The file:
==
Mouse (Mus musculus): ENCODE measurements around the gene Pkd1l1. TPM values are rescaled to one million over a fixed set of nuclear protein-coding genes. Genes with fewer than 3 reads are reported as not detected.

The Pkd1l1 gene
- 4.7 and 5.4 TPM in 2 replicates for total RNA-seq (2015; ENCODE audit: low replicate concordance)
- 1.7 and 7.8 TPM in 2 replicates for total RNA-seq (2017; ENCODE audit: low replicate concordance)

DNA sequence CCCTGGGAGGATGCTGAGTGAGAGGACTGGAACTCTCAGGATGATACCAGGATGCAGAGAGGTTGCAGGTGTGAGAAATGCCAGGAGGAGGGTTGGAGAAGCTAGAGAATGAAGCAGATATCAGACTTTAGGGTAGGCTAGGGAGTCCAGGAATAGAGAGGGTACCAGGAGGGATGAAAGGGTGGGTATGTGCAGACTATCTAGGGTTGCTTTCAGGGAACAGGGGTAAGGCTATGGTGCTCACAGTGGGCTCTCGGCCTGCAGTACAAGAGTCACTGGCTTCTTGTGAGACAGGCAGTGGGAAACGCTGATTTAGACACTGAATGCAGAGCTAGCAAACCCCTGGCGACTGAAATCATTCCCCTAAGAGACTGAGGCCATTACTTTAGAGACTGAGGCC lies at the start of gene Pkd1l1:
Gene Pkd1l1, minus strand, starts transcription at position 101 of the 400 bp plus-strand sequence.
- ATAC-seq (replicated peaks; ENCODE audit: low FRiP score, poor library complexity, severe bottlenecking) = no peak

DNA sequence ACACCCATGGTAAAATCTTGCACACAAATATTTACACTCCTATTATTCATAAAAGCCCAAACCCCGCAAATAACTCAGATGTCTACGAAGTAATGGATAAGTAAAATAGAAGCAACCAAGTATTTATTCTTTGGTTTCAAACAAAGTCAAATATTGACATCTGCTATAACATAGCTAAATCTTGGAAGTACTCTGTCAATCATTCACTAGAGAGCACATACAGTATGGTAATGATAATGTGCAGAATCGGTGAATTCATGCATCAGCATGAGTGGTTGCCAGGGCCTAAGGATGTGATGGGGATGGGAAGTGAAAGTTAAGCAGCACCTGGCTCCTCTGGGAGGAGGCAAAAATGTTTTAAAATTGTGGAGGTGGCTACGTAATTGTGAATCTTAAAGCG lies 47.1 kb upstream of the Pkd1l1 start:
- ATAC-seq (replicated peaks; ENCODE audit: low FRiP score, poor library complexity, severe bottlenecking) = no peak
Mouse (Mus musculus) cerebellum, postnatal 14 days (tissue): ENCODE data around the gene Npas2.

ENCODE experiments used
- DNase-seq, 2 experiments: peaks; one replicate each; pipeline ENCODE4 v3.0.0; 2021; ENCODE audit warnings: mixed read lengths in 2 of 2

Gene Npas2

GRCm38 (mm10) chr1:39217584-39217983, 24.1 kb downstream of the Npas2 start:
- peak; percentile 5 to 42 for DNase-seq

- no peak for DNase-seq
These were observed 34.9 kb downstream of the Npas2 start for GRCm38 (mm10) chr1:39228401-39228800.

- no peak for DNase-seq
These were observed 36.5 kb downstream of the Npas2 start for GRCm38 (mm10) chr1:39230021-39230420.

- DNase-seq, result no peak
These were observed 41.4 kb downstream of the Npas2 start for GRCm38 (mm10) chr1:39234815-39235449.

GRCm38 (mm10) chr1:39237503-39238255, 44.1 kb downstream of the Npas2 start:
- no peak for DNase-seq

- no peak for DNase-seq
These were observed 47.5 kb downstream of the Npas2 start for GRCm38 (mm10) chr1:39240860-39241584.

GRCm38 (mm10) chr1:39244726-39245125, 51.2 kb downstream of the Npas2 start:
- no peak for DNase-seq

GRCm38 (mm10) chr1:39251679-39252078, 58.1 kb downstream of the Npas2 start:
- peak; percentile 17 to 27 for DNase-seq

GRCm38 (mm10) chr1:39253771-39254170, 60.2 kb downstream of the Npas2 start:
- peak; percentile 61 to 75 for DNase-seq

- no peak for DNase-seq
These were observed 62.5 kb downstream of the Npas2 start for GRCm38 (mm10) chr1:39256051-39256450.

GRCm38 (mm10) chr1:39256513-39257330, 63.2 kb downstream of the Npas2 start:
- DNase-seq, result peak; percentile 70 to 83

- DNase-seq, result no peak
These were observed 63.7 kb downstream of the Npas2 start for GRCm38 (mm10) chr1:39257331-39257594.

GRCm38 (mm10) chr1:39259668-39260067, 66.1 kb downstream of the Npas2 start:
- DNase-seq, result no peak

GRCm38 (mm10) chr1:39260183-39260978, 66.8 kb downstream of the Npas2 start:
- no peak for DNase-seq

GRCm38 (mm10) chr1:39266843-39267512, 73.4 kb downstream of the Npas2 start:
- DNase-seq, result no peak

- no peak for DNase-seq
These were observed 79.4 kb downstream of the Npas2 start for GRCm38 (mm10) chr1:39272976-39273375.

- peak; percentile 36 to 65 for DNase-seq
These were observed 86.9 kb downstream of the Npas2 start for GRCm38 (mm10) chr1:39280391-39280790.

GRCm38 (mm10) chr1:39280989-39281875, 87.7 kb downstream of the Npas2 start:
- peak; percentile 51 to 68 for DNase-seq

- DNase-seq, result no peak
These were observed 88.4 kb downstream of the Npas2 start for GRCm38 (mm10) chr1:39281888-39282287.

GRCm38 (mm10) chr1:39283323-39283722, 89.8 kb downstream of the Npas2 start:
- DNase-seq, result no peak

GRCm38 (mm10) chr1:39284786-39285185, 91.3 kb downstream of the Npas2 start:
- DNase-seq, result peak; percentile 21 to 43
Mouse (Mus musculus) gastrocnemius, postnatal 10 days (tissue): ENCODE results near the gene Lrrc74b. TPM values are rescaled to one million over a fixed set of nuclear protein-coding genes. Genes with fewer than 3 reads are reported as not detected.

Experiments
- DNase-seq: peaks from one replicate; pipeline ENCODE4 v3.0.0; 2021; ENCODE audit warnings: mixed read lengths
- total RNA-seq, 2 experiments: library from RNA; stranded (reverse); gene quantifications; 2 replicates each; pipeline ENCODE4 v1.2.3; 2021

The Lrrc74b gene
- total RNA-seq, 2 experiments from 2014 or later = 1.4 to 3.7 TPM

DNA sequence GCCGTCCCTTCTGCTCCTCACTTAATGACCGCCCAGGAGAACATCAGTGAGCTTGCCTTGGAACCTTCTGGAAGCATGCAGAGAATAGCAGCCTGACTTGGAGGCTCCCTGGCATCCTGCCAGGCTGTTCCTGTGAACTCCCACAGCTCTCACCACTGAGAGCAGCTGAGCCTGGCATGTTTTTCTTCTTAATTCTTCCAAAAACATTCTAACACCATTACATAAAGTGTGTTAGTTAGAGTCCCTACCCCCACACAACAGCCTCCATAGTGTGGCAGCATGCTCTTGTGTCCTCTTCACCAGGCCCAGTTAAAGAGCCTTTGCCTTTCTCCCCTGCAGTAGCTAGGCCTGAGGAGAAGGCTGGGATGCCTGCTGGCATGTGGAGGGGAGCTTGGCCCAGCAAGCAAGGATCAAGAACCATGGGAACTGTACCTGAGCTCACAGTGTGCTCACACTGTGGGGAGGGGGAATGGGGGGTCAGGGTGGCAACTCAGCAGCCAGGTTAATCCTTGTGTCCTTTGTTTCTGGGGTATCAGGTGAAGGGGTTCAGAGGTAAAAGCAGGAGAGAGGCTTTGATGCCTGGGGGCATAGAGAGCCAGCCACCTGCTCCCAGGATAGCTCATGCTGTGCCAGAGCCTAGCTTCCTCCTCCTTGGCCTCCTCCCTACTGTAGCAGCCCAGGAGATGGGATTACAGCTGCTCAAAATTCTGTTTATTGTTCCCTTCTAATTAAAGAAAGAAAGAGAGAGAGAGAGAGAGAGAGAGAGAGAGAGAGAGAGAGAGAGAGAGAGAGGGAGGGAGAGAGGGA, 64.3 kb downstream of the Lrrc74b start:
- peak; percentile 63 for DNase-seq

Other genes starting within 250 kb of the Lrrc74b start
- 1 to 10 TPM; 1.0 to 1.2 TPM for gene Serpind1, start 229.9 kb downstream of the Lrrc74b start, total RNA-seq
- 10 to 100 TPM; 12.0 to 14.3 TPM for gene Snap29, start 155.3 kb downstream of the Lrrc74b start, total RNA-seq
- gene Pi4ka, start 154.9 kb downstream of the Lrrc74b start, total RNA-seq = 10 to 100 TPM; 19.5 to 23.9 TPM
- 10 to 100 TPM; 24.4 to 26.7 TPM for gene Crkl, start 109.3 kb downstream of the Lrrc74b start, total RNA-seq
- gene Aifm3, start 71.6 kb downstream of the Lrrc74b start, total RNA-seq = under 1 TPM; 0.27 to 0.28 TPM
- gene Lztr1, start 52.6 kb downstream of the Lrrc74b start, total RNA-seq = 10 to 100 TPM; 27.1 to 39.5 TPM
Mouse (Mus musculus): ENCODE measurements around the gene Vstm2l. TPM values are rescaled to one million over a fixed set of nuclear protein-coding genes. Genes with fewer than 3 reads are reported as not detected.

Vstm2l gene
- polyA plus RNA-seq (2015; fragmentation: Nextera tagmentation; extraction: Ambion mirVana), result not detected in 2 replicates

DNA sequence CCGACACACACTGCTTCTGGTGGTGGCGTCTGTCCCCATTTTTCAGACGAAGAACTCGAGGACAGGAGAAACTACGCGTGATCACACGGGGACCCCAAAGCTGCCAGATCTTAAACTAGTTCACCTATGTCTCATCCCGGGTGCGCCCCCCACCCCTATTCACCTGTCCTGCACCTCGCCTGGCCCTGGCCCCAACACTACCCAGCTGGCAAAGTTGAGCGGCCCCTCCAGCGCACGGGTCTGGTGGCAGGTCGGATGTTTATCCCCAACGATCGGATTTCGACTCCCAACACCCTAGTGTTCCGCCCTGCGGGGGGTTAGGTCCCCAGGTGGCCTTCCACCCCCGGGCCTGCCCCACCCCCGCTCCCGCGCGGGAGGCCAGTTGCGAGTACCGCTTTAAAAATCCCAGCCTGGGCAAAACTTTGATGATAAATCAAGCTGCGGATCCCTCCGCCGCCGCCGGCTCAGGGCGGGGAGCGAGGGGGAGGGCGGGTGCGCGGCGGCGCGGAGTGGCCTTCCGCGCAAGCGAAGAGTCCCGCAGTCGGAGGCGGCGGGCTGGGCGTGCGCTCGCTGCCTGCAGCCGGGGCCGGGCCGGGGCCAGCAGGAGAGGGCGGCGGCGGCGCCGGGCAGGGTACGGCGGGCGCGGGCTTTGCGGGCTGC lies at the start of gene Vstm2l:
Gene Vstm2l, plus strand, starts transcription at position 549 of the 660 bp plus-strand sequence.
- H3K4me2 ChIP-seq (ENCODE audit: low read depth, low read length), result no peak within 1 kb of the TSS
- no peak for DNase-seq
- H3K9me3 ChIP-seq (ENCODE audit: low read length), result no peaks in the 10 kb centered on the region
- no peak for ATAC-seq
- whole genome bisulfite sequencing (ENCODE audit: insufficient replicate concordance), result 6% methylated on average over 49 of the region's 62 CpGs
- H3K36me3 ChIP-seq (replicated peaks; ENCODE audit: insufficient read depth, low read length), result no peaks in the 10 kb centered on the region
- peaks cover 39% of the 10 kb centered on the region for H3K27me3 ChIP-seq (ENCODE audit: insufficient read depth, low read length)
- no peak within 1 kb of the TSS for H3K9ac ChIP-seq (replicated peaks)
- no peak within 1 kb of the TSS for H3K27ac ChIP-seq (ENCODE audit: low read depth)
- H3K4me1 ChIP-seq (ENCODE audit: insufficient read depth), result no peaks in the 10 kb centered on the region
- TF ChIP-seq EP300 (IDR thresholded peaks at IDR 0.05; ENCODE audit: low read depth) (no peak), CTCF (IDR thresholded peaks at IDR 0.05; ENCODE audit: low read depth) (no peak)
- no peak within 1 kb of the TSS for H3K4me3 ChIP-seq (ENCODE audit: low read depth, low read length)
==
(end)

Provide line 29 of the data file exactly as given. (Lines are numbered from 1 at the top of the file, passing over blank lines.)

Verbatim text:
- peak; percentile 17 to 27 for DNase-seq